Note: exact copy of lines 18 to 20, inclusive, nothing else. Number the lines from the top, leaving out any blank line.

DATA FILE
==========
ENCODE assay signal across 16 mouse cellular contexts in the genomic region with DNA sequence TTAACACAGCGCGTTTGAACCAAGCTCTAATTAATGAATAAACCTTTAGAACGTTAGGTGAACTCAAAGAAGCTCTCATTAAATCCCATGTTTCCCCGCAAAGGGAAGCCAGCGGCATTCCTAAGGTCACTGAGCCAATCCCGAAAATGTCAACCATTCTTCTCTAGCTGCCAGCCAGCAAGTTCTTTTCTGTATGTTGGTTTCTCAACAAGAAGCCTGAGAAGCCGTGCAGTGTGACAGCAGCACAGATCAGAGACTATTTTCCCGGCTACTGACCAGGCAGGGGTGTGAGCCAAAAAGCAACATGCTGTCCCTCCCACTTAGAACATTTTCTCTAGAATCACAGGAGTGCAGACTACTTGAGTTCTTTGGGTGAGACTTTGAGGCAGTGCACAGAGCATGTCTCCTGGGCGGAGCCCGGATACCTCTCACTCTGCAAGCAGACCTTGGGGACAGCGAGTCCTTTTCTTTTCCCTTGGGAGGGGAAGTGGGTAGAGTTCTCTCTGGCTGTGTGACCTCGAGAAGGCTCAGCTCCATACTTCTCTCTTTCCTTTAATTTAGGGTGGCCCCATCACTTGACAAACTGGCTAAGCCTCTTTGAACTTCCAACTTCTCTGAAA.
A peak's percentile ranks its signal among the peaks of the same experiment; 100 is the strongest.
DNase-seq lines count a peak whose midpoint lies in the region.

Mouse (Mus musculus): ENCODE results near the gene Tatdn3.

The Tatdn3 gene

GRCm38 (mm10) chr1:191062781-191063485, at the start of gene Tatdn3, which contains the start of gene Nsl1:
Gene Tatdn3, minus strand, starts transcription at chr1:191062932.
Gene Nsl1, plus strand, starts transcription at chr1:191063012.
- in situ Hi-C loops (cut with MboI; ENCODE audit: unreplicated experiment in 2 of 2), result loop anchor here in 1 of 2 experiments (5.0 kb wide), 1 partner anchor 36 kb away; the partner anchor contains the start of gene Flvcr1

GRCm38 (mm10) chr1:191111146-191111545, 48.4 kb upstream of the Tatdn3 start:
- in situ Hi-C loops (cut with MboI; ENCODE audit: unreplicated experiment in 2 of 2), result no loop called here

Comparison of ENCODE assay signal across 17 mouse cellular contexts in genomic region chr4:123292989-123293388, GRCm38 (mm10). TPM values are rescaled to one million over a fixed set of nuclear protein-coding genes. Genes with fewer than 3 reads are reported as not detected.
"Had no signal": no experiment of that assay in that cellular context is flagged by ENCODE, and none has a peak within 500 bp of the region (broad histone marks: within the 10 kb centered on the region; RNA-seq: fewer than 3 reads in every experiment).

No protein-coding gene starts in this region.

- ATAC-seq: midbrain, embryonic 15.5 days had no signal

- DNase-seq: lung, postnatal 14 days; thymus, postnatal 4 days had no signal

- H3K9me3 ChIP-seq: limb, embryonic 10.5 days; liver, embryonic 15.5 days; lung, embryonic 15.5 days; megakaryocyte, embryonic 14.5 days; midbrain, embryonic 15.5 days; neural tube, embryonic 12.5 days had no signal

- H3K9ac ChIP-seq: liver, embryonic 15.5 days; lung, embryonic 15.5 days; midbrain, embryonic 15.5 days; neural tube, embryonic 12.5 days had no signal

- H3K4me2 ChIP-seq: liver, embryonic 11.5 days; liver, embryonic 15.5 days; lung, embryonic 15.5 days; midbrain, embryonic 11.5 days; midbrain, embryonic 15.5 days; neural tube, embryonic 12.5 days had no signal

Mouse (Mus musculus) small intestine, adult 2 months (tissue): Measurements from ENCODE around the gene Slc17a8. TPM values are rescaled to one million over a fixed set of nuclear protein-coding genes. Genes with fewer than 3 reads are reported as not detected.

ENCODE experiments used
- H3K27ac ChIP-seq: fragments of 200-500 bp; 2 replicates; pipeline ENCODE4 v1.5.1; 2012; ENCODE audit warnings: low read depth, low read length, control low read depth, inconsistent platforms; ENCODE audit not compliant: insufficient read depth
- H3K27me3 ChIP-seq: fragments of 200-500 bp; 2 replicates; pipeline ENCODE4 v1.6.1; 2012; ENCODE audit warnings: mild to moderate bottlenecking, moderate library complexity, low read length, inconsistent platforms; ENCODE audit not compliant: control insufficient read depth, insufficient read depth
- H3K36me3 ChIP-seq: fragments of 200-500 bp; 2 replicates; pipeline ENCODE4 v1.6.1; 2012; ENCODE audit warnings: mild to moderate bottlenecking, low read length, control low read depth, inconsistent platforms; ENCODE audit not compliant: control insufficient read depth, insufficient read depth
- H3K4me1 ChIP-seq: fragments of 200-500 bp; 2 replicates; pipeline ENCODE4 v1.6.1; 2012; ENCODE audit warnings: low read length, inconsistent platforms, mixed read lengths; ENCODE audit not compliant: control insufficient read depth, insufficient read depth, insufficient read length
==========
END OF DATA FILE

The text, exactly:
- H3K9ac ChIP-seq: liver, embryonic 15.5 days; lung, embryonic 15.5 days; midbrain, embryonic 15.5 days; neural tube, embryonic 12.5 days had no signal

- H3K4me2 ChIP-seq: liver, embryonic 11.5 days; liver, embryonic 15.5 days; lung, embryonic 15.5 days; midbrain, embryonic 11.5 days; midbrain, embryonic 15.5 days; neural tube, embryonic 12.5 days had no signal

Mouse (Mus musculus) small intestine, adult 2 months (tissue): Measurements from ENCODE around the gene Slc17a8. TPM values are rescaled to one million over a fixed set of nuclear protein-coding genes. Genes with fewer than 3 reads are reported as not detected.